EXAMPLE 1 1 Two equivalents of D.E.R. 661 (a diglycidyl ether produced from epichlorohydrin and bisphenol A having an E.E.W. of 475-575) were cured by reaction with 1.5 equivalents of tetrabromobisphenol A and 0.1 equivalent of toluene diisocyanate blocked with 0.3 equivalent of a novolac of the type used in Example 1, in the presence of 0.1 weight percent of benzyldimethylamine as an accelerator or catalyst. The cure schedule of the resin-irnpregnated cloth included B-staging at 250 F. for 5.5 minutes then contacting at 345 F., first at 20 lb./ sq. in. for one minute then at 500 lb./sq. in. for 60 minutes. At room temperature the cured resin had a flexural strength of 80,433 lb./sq. in. and a tensile strength of 55,100 lb./sq. in. Another sample having a similar composition except that it contained no diisocyanate produced a laminate having comparable properties at room temperature but inferior properties at 300 F.
In all of the foregoing examples it can be seen that the presence of as little as 0.05 equivalent of a polyisocyanate per epoxide equivalent enhances the properties of the cured polyepoxides at elevated temperatures. Additionally, resins containing the blocked isocyanate have substantially unlimited shelf life. Samples of these resin mixtures show no noticeable change after storage for over a year.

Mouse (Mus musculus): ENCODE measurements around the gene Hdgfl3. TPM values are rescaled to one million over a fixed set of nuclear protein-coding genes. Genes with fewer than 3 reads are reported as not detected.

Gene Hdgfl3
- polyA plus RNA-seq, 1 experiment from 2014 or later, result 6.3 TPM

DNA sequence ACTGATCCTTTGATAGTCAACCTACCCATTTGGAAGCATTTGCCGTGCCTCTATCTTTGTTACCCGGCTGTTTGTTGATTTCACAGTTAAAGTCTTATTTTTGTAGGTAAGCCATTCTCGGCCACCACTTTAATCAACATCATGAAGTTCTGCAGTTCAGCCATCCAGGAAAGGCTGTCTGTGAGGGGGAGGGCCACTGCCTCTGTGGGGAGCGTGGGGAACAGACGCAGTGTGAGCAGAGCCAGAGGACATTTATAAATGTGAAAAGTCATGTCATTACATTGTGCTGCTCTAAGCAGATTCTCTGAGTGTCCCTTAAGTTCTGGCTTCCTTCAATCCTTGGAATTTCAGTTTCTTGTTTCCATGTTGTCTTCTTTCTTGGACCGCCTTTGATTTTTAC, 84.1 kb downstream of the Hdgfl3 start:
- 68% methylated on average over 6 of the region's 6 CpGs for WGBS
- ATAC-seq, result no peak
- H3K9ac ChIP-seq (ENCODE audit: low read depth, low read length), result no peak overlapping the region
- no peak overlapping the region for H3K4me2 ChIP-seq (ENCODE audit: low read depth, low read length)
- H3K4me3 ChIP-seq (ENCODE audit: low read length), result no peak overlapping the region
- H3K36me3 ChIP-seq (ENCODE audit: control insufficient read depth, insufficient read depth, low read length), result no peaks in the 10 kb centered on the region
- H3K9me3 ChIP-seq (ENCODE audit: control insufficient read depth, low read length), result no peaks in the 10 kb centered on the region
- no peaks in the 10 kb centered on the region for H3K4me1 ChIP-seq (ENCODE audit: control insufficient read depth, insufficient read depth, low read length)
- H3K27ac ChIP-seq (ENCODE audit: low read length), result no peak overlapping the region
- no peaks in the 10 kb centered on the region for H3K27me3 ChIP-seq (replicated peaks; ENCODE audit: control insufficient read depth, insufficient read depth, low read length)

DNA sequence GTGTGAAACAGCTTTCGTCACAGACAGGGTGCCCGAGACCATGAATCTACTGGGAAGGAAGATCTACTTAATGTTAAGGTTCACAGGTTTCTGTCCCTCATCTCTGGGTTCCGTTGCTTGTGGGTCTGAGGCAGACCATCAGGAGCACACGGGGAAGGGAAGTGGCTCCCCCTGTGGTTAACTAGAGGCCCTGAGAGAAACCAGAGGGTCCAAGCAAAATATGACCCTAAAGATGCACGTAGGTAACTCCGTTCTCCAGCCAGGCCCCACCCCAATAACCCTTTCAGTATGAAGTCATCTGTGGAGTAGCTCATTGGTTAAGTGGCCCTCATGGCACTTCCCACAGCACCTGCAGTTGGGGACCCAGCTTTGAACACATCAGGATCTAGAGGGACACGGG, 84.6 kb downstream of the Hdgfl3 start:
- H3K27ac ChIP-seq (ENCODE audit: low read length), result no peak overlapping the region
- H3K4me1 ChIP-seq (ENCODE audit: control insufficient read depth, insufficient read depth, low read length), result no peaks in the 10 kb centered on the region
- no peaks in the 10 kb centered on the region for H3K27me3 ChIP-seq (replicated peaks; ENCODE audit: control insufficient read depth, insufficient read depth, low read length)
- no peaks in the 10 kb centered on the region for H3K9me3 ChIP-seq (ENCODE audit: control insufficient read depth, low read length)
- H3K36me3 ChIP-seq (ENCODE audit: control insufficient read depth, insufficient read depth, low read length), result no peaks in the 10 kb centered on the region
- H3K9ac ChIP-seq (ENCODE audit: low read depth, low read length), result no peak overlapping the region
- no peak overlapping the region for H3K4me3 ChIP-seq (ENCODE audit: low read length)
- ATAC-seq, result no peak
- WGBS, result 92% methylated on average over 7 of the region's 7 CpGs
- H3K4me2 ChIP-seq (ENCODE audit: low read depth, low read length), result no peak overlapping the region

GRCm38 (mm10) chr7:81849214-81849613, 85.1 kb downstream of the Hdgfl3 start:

In addition to the polyepoxides employed in the above examples, any of the polyepoxides containing more than one oxirane group per molecule can be used in the practice of this invention. The properties of the cured resin will vary to some extent depending on the particular polyepoxide used, however the blocking of the isocyanate groups at room temperature and the reaction of the oxirane groups with the phenolic hydroxy groups at elevated temperatures where the isocyanate becomes unblocked are substantially unaffected by the molecular structure of the non-oxirane portion of the polyepoxide molecule.
Organic polyisocyanates which can be blocked and used according to this invention include toluene diisocyanate, diphenylmethane diisocyanate, 1,3-phenylene diisocyanate, naphthylene diisocyanate, polymethylene polyphenylisocyanate and mixtures thereof.